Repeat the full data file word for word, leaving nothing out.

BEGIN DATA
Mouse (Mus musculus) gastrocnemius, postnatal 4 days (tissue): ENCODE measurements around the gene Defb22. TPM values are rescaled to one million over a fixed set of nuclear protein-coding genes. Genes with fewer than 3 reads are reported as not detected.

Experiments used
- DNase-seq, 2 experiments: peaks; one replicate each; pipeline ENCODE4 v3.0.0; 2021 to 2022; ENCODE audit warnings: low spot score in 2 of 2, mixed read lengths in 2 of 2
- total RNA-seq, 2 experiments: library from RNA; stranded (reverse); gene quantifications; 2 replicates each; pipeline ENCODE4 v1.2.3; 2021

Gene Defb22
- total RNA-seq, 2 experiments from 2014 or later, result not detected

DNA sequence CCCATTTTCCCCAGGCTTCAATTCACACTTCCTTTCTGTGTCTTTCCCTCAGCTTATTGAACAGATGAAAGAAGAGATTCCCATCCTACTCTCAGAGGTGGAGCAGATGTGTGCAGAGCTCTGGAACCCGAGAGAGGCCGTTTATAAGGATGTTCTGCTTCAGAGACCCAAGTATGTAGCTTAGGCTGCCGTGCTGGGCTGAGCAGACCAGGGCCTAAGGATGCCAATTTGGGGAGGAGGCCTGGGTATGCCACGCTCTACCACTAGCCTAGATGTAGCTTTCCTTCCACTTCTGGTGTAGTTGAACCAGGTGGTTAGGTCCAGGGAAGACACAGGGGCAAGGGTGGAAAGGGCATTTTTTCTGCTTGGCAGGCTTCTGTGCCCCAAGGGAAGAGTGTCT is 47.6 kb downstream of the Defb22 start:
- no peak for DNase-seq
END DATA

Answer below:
Mouse (Mus musculus) gastrocnemius, postnatal 4 days (tissue): ENCODE measurements around the gene Defb22. TPM values are rescaled to one million over a fixed set of nuclear protein-coding genes. Genes with fewer than 3 reads are reported as not detected.

Experiments used
- DNase-seq, 2 experiments: peaks; one replicate each; pipeline ENCODE4 v3.0.0; 2021 to 2022; ENCODE audit warnings: low spot score in 2 of 2, mixed read lengths in 2 of 2
- total RNA-seq, 2 experiments: library from RNA; stranded (reverse); gene quantifications; 2 replicates each; pipeline ENCODE4 v1.2.3; 2021

Gene Defb22
- total RNA-seq, 2 experiments from 2014 or later, result not detected

DNA sequence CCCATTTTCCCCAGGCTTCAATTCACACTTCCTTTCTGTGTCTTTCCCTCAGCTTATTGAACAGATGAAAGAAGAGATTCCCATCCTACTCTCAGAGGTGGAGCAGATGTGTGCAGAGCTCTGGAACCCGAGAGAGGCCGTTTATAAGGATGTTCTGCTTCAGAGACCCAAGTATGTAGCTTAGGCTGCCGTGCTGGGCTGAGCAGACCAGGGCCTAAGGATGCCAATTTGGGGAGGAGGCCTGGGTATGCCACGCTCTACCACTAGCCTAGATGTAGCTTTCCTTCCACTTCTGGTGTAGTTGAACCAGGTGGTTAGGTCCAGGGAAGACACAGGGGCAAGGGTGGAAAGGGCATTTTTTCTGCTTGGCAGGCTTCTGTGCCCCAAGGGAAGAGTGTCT is 47.6 kb downstream of the Defb22 start:
- no peak for DNase-seq